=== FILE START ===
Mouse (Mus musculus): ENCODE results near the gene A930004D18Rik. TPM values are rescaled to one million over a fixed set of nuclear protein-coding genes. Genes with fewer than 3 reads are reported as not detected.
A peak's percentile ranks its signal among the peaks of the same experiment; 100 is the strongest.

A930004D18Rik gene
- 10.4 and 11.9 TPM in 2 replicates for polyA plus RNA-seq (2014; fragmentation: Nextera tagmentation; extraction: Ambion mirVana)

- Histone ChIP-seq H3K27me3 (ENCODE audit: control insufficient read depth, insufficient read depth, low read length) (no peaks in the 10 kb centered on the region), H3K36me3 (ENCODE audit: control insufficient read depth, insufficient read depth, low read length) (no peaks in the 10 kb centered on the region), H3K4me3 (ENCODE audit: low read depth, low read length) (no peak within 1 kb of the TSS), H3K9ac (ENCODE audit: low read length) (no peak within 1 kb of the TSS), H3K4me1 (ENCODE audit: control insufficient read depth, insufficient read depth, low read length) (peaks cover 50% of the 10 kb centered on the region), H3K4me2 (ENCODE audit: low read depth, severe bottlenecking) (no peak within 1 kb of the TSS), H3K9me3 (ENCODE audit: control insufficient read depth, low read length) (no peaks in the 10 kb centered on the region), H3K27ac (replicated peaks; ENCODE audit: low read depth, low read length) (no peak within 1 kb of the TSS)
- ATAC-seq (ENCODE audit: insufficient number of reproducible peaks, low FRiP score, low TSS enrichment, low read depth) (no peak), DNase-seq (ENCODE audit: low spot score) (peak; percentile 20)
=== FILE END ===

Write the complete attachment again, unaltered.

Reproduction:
Mouse (Mus musculus): ENCODE results near the gene A930004D18Rik. TPM values are rescaled to one million over a fixed set of nuclear protein-coding genes. Genes with fewer than 3 reads are reported as not detected.
A peak's percentile ranks its signal among the peaks of the same experiment; 100 is the strongest.

A930004D18Rik gene
- 10.4 and 11.9 TPM in 2 replicates for polyA plus RNA-seq (2014; fragmentation: Nextera tagmentation; extraction: Ambion mirVana)

- Histone ChIP-seq H3K27me3 (ENCODE audit: control insufficient read depth, insufficient read depth, low read length) (no peaks in the 10 kb centered on the region), H3K36me3 (ENCODE audit: control insufficient read depth, insufficient read depth, low read length) (no peaks in the 10 kb centered on the region), H3K4me3 (ENCODE audit: low read depth, low read length) (no peak within 1 kb of the TSS), H3K9ac (ENCODE audit: low read length) (no peak within 1 kb of the TSS), H3K4me1 (ENCODE audit: control insufficient read depth, insufficient read depth, low read length) (peaks cover 50% of the 10 kb centered on the region), H3K4me2 (ENCODE audit: low read depth, severe bottlenecking) (no peak within 1 kb of the TSS), H3K9me3 (ENCODE audit: control insufficient read depth, low read length) (no peaks in the 10 kb centered on the region), H3K27ac (replicated peaks; ENCODE audit: low read depth, low read length) (no peak within 1 kb of the TSS)
- ATAC-seq (ENCODE audit: insufficient number of reproducible peaks, low FRiP score, low TSS enrichment, low read depth) (no peak), DNase-seq (ENCODE audit: low spot score) (peak; percentile 20)